Advertisement

ChemTexts

, 4:14 | Cite as

Nuclear transformations and radioactive emissions: Part II—secondary transitions and post-effects

  • Frank Rösch
Lecture Text

Abstract

The present chapter follows part I of a series of two articles, which characterized unstable nuclei and described primary transformation pathways to stabilize a nucleus in terms of its nucleon compositions. Part II focuses on follow-up phenomena of those “primary” transformations. It first illustrates the class of secondary transitions, which all originate from an excited nuclear level of a nucleus, formed in a primary transformation. Next it discusses post-effects, which appear when nuclear transformations and transitions affect the atom as a whole, i.e. also its electron shell. Third, there are several post-effect phenomena when particular or electromagnetic radiation emitted in the course of the above-mentioned processes interact with surrounding condensed matter. Consequently, there are many specific emissions which accompany those secondary and post-effect processes, and which are not directly related to the primary transformations. A prominent example is γ-emissions as emitted in one of the three secondary transition pathways. These γ-rays, however, represent just one of the many emission which altogether are the essence of radioactivity.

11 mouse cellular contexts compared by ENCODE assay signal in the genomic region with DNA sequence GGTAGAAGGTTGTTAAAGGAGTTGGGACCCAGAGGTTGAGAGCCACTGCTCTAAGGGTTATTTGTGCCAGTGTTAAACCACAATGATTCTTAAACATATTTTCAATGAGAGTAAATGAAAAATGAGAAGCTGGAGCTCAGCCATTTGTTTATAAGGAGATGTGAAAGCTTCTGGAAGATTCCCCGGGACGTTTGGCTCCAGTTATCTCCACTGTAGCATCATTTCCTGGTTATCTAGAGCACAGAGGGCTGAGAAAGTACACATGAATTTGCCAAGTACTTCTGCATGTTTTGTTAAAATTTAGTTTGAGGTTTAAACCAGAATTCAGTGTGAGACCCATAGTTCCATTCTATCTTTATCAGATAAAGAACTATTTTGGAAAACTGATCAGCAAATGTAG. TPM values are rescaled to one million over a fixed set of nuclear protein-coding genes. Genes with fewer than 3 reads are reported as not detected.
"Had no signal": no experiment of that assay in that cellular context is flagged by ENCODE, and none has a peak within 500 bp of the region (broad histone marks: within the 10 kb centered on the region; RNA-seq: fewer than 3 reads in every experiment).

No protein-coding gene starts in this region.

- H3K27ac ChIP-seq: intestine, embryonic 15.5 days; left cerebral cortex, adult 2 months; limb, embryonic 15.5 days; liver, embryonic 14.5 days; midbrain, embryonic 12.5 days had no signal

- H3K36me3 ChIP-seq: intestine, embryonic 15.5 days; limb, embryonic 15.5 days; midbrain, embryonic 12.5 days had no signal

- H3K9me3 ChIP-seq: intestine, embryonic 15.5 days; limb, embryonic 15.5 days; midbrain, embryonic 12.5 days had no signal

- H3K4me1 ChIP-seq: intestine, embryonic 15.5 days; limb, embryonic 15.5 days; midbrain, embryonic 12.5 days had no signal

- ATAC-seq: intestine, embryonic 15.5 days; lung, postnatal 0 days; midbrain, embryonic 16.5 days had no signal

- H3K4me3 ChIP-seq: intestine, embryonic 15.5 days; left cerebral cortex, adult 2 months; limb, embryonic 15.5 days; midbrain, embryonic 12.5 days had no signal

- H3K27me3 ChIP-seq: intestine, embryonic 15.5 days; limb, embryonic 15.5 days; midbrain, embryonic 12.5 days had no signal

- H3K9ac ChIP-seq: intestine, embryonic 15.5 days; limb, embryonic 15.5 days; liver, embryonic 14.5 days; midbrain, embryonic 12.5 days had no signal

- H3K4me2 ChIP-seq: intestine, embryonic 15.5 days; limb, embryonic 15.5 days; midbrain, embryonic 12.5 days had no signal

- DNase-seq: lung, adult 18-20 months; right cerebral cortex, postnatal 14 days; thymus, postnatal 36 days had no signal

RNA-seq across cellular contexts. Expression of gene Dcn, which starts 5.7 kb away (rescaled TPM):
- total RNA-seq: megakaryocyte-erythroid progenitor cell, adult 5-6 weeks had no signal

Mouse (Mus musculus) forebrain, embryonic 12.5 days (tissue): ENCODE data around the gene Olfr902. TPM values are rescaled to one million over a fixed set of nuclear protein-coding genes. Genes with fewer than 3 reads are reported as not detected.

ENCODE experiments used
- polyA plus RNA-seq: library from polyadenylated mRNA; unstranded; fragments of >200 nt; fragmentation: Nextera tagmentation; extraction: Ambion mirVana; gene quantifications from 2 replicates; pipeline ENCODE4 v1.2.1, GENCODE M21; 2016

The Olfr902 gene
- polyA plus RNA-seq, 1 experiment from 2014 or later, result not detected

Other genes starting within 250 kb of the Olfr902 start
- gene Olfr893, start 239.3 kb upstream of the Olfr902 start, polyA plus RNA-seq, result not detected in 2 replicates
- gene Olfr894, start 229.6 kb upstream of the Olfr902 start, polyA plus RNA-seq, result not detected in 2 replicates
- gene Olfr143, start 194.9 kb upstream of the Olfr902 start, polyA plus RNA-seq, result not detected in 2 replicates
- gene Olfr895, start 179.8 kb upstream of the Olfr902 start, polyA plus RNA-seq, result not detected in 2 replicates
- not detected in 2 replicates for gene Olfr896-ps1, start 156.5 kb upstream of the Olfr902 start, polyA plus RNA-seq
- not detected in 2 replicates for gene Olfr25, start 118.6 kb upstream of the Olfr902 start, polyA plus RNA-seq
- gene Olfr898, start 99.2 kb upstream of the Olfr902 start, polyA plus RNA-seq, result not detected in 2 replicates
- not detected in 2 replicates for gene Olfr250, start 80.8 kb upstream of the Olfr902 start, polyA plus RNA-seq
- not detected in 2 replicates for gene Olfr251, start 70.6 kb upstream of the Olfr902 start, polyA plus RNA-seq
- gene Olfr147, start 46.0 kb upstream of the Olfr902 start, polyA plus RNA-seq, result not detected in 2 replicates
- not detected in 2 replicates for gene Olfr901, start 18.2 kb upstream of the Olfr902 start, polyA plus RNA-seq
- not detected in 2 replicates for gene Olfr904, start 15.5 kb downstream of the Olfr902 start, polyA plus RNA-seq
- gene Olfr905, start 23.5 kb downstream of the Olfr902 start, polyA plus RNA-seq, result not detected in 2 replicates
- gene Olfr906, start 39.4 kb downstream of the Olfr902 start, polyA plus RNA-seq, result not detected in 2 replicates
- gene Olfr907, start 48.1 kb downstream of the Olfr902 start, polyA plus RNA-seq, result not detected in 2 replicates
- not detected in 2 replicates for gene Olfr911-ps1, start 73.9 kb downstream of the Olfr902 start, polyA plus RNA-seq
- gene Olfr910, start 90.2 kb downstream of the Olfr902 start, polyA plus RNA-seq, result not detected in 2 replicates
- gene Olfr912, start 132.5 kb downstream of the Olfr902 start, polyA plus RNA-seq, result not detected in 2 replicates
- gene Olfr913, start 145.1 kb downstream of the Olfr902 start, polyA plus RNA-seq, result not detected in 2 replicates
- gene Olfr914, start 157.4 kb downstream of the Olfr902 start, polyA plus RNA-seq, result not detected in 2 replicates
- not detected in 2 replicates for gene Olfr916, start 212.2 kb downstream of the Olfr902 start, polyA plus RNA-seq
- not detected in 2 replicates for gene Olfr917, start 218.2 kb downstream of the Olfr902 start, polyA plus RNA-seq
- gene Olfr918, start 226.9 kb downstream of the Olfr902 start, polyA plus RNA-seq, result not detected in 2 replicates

Keywords

Secondary transitions Inner conversion Pair formation Post-effects Annihilation γ-emission X-rays Auger electrons 

References

  1. 1.
    Vértes A, Nagy S, Klencsár Z, Lovas RG, Rösch F (eds) (2011) Handbook of nuclear chemistry, 6 volumes, 2nd edn. Springer, BerlinGoogle Scholar
  2. 2.
    Rösch F (2014) Nuclear- and radiochemistry. Volume I: introduction. Walter de Gruyter, BerlinGoogle Scholar
  3. 3.
    Rösch F (ed) (2016) Nuclear- and radiochemistry. Volume II: modern applications. Walter de Gruyter, BerlinGoogle Scholar
  4. 4.
    Rösch F. Herzog H, Qaim SM (2017) The beginning and development of the theranostic approach in nuclear medicine, as exemplified by the radionuclide pair 86Y and 90Y. Pharmaceuticals.  https://doi.org/10.3390/ph10020056 CrossRefPubMedPubMedCentralGoogle Scholar
  5. 5.
    Krenning EP, Kooij PP, Bakker WH, Breeman WAP, Postema PTE, Kwekkeboom DJ, Oei HY, De Jong M, Visser TJ, Reijs AEM, Lamberts SWJ (1994) Radiotherapy with a radiolabeled somatostatin analogue, [111In-DTPA-D-Phe1]-octreotide: a case history. Ann N Y Acad Sci 733:496–506CrossRefGoogle Scholar

Copyright information

© Springer Nature Switzerland AG 2018

Authors and Affiliations

  1. 1.Institute of Nuclear ChemistryJohannes Gutenberg-University MainzMainzGermany

Personalised recommendations